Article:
Some people left for other adventures, meanwhile more German and Czech people showed up. We went to a different spot close to the pub to rig a highline Janek had spotted a year before. The walk there was magical. It was autumn and the usually green leaves had changed into yellows, oranges, crimsons and reds. The path was layered with multitudes of such leaves, and the sun beamed through the trees in angles of light. The grove of sandstone towers we arrived at surrounded the path to Tisa, and had many possibilities for new highlines. Everyone set out to rig something, Janek, Jordan and I (along with a few others) began on a 55 meter line. The process was slow, and it seemed later that we had too many heads working together, which provided for much confusion. I was on the far side with two friends trying to sling the tower. In Ostrov the rules are a bit different then most climbing regions; you are not allowed to use chalk, metal gear or bolt anything new. So, every highline must be done with slings!
Eventually the sun began to set and the cold crept in. We had dealt with many obstacles, tangled ropes in the trees for example, and finally decided to call it a day and finish the next morning. Our friends had rigged several small highlines between other rocks in the same cluster, so people had already began to highline. That night we eagerly ate up Goulash or Smazeny Syr and beers then passed out under the overhanging boulders in the forest. Sleeping in the woods in Ostrov is a place I experience the best rest. The night it quiet, with only the rustling of tall trees and occasional light rain. The mornings are shaded, and even when climbers or hikers pass by on the trail they do not disturb the sleeping dirtbags.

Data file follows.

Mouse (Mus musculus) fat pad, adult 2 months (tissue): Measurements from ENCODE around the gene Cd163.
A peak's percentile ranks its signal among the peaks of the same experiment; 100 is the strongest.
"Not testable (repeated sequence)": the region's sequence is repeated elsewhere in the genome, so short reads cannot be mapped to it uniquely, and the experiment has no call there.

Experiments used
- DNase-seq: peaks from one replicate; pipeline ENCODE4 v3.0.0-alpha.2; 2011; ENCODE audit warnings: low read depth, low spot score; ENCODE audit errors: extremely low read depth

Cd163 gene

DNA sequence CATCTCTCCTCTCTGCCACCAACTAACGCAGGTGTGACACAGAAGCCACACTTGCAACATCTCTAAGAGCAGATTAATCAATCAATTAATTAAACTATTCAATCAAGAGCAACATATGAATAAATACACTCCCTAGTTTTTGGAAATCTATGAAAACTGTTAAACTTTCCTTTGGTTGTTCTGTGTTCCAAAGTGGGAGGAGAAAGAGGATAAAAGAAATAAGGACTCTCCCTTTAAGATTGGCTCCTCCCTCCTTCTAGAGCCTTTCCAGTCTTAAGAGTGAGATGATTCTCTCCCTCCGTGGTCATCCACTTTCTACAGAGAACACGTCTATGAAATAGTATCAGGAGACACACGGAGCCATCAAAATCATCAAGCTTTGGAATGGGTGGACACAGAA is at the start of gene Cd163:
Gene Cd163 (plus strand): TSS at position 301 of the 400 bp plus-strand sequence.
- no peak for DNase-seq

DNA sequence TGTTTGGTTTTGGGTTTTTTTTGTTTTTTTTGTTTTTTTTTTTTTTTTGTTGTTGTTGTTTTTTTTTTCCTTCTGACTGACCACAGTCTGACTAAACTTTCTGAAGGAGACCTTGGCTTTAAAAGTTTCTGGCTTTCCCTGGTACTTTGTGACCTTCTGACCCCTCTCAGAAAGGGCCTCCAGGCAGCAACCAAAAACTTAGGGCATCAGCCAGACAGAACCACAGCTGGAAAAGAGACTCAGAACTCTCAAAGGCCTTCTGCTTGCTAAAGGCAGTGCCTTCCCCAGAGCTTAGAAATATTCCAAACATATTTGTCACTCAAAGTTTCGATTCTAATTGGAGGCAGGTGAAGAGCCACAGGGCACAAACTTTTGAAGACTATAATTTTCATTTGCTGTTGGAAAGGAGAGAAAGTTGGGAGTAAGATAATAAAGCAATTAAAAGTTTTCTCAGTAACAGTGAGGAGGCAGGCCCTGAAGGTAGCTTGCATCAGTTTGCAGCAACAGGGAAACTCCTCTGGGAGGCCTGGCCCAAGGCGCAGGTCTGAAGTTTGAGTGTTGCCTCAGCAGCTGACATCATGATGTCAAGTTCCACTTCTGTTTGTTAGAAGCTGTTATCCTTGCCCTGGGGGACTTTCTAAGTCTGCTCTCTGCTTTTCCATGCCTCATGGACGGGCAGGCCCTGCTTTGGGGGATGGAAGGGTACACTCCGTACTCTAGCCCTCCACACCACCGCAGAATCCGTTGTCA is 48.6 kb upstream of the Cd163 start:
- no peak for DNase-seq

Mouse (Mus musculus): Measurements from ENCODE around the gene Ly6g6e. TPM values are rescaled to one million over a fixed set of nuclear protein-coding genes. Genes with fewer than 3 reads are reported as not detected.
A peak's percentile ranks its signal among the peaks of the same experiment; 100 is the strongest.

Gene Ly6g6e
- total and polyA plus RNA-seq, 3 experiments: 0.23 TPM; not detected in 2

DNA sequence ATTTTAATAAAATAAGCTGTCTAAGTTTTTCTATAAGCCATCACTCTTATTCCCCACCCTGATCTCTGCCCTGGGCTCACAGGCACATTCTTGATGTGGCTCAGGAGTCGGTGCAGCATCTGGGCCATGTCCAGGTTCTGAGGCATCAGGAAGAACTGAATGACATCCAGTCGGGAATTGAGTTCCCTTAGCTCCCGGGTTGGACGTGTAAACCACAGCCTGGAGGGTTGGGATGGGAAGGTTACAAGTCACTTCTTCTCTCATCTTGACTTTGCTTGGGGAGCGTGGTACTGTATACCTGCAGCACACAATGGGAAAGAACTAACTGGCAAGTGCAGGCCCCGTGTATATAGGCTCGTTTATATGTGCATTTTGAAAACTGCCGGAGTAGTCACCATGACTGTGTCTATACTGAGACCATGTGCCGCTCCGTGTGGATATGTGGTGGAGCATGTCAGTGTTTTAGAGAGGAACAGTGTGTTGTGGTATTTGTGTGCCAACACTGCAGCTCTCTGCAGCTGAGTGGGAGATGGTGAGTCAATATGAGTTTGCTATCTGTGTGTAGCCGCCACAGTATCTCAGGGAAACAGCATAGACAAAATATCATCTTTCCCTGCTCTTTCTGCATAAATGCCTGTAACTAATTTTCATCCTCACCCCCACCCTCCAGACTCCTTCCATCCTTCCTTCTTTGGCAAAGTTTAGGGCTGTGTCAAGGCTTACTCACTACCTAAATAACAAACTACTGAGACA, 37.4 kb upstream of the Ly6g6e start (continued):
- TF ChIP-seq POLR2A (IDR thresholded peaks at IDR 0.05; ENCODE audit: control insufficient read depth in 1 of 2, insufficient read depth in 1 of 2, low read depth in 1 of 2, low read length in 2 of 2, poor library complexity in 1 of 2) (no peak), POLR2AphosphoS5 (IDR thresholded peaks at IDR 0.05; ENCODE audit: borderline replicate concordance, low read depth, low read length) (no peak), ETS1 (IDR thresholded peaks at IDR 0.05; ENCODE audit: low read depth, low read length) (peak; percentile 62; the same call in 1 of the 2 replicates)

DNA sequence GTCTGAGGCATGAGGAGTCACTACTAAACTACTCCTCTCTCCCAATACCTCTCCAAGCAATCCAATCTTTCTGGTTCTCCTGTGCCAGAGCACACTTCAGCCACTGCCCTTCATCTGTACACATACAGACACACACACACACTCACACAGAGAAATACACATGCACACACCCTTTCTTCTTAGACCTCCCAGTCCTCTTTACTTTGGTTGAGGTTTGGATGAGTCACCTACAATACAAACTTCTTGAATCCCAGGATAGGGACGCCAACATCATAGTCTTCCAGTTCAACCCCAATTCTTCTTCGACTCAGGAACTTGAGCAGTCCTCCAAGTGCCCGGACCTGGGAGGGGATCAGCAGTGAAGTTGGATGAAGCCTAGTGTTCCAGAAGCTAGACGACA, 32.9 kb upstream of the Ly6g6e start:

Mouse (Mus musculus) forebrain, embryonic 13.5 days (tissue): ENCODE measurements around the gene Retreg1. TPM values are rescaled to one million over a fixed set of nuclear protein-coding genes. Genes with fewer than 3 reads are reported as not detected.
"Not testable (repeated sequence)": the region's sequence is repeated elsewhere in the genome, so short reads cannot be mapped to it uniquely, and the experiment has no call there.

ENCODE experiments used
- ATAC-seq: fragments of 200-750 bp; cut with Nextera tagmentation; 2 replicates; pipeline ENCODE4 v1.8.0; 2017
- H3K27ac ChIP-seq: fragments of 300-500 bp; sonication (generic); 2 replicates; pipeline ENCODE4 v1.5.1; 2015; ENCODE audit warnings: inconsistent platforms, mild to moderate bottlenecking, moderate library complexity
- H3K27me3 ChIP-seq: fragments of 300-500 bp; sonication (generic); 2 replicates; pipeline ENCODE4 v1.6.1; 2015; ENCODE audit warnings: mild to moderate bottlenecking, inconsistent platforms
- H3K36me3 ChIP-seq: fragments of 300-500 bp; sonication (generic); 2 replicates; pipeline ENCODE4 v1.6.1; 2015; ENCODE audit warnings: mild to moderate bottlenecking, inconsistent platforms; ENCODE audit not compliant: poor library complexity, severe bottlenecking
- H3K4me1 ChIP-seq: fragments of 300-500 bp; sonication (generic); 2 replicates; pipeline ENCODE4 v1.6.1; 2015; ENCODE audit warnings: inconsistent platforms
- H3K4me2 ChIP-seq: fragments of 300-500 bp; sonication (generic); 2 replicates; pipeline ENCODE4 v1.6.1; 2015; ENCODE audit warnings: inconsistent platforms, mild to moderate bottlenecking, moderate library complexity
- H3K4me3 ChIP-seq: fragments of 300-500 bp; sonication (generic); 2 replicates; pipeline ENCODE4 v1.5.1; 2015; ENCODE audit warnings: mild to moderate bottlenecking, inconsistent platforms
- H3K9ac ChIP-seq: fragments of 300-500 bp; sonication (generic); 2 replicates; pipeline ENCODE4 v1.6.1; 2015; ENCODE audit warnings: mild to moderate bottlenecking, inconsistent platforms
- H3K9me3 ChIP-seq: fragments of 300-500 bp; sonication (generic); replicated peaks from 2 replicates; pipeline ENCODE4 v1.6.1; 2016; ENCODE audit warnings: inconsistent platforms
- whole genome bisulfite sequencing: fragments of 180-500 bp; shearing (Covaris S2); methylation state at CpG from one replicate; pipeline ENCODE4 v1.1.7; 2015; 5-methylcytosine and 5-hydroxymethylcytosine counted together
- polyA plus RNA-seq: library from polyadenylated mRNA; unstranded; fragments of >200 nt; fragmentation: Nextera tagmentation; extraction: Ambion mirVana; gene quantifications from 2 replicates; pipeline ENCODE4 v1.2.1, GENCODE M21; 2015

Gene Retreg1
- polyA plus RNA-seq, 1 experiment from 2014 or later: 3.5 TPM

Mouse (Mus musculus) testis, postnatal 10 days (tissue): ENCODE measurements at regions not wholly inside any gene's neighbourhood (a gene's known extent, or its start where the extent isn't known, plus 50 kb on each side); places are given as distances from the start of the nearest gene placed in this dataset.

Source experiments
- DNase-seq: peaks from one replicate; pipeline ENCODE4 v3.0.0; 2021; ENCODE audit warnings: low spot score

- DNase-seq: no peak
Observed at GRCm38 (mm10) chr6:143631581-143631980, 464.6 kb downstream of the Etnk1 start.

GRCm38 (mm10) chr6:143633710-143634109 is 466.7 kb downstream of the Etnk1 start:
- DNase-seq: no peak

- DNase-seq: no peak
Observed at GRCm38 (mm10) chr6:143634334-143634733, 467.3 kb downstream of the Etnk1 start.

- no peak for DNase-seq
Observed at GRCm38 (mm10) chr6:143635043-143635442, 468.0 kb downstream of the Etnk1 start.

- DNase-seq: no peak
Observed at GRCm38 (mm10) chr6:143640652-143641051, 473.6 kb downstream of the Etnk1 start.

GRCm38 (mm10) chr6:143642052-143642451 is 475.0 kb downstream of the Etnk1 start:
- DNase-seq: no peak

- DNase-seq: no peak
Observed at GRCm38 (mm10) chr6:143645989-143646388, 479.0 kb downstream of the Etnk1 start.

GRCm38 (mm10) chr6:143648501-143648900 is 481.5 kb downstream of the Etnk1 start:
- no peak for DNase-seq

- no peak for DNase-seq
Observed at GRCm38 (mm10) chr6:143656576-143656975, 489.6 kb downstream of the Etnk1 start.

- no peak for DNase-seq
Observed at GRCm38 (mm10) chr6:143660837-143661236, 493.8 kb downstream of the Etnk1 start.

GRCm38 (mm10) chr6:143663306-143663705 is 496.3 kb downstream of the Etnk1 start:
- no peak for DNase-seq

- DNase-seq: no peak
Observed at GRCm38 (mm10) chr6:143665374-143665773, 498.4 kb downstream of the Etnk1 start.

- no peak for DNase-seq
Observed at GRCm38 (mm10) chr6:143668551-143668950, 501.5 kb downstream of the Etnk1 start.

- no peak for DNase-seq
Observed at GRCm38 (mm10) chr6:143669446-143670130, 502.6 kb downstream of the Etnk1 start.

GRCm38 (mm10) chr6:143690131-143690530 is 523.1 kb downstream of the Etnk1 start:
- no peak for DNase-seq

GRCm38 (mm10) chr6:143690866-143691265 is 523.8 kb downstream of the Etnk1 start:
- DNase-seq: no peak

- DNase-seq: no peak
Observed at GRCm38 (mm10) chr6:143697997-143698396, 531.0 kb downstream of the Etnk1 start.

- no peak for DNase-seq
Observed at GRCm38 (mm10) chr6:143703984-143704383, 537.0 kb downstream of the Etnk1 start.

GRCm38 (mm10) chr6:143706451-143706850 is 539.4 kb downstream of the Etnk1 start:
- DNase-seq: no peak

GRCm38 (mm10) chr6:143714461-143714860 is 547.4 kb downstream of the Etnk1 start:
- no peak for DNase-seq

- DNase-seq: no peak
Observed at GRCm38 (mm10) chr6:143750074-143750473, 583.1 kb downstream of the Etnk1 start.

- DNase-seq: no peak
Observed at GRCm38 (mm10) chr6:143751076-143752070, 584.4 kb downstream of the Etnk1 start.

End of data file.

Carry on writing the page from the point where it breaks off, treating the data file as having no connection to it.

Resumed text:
The next morning Janek and I finished the rig of the highline. He went for first ascent, only to find that the line was far too loose! After everything, it was unwalkable. So, we put the extra effort in to tighten it (too much) and Janek sent the line both directions. He named the line appropriately “Fight Club.” Many people walked the line, including myself and Jordan. I fought for an onsight, having difficulty on such a tight line but managed to pull it off. It had been a pain in the butt to rig but worth the time. We also walked all the shorter lines nearby, and Janek and I both added three new free solos to our accomplishments. This included a 20 meter line, my current best solo length.There was even a tiny 5 meter line for the beginners! It was the perfect highline spot - many lengths, many lines, many highliners, and beautiful weather. When the gathering finally came to a close, we all left satisfied and tired in the best way possible; from balance.
So, we left Ostrov for the last time in the year 2010. But one of the most reliable things about such a magical location is that when we return it will probably seem untouched, still unpredictable weather-wise, no phone connection, and still surrounded by beautiful and ancient sandstone towers standing solemnly among the swaying green tree tops.
After Ostrov the last time, we did attend Mich Kemeters highline event in Peilstein, Austria. We walked three awesome highlines, a 40m, a 30m and a 31m line. It was a fun party time with many of our German friends. After this event I stuck around and traveled with Mich to Salzburg for some great climbing! It was my first time leading, for some good limestone sport routes. We also rigged and walked a beautiful highline over a waterfall, which I did OS in a belt loop swami. Good times in the land of Cows and green hills and mountains! Then I hitchhiked back to Berlin, in an easy 9 hours. Pictures coming later...